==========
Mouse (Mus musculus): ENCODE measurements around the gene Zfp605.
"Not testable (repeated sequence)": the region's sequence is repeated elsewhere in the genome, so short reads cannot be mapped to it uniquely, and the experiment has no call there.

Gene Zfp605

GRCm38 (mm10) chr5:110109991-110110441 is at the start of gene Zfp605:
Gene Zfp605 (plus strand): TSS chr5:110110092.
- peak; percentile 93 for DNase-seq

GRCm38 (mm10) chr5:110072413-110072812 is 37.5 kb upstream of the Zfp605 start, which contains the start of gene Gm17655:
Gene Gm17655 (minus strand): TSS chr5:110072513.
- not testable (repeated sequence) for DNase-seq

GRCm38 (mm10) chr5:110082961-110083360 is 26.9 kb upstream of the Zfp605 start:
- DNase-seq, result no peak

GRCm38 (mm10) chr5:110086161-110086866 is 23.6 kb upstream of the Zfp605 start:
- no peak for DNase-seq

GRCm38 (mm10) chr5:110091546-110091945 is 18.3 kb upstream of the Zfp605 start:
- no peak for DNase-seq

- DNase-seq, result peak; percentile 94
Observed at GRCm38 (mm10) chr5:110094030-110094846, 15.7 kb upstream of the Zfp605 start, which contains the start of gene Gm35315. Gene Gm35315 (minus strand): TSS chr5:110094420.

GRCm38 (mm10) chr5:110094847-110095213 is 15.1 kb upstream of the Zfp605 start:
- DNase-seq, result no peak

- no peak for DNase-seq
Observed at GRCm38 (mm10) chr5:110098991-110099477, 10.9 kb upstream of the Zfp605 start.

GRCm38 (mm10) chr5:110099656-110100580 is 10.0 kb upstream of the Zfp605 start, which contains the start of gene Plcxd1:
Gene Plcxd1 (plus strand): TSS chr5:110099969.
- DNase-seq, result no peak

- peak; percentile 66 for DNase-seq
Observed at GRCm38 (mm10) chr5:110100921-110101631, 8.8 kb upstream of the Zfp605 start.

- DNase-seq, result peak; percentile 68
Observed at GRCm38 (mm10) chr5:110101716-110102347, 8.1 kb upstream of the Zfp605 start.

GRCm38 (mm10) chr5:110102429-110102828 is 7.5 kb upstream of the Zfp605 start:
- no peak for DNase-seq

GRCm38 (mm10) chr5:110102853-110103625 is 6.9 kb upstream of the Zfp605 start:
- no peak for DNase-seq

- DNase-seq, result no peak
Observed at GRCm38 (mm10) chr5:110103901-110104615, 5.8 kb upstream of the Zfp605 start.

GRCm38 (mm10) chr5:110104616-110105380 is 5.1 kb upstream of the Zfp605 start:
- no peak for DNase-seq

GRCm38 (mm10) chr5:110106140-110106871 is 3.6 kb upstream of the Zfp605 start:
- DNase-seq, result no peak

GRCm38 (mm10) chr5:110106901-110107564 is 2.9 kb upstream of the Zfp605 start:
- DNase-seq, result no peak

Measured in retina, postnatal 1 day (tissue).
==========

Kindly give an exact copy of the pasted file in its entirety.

Mouse (Mus musculus): ENCODE measurements around the gene Zfp605.
"Not testable (repeated sequence)": the region's sequence is repeated elsewhere in the genome, so short reads cannot be mapped to it uniquely, and the experiment has no call there.

Gene Zfp605

GRCm38 (mm10) chr5:110109991-110110441 is at the start of gene Zfp605:
Gene Zfp605 (plus strand): TSS chr5:110110092.
- peak; percentile 93 for DNase-seq

GRCm38 (mm10) chr5:110072413-110072812 is 37.5 kb upstream of the Zfp605 start, which contains the start of gene Gm17655:
Gene Gm17655 (minus strand): TSS chr5:110072513.
- not testable (repeated sequence) for DNase-seq

GRCm38 (mm10) chr5:110082961-110083360 is 26.9 kb upstream of the Zfp605 start:
- DNase-seq, result no peak

GRCm38 (mm10) chr5:110086161-110086866 is 23.6 kb upstream of the Zfp605 start:
- no peak for DNase-seq

GRCm38 (mm10) chr5:110091546-110091945 is 18.3 kb upstream of the Zfp605 start:
- no peak for DNase-seq

- DNase-seq, result peak; percentile 94
Observed at GRCm38 (mm10) chr5:110094030-110094846, 15.7 kb upstream of the Zfp605 start, which contains the start of gene Gm35315. Gene Gm35315 (minus strand): TSS chr5:110094420.

GRCm38 (mm10) chr5:110094847-110095213 is 15.1 kb upstream of the Zfp605 start:
- DNase-seq, result no peak

- no peak for DNase-seq
Observed at GRCm38 (mm10) chr5:110098991-110099477, 10.9 kb upstream of the Zfp605 start.

GRCm38 (mm10) chr5:110099656-110100580 is 10.0 kb upstream of the Zfp605 start, which contains the start of gene Plcxd1:
Gene Plcxd1 (plus strand): TSS chr5:110099969.
- DNase-seq, result no peak

- peak; percentile 66 for DNase-seq
Observed at GRCm38 (mm10) chr5:110100921-110101631, 8.8 kb upstream of the Zfp605 start.

- DNase-seq, result peak; percentile 68
Observed at GRCm38 (mm10) chr5:110101716-110102347, 8.1 kb upstream of the Zfp605 start.

GRCm38 (mm10) chr5:110102429-110102828 is 7.5 kb upstream of the Zfp605 start:
- no peak for DNase-seq

GRCm38 (mm10) chr5:110102853-110103625 is 6.9 kb upstream of the Zfp605 start:
- no peak for DNase-seq

- DNase-seq, result no peak
Observed at GRCm38 (mm10) chr5:110103901-110104615, 5.8 kb upstream of the Zfp605 start.

GRCm38 (mm10) chr5:110104616-110105380 is 5.1 kb upstream of the Zfp605 start:
- no peak for DNase-seq

GRCm38 (mm10) chr5:110106140-110106871 is 3.6 kb upstream of the Zfp605 start:
- DNase-seq, result no peak

GRCm38 (mm10) chr5:110106901-110107564 is 2.9 kb upstream of the Zfp605 start:
- DNase-seq, result no peak

Measured in retina, postnatal 1 day (tissue).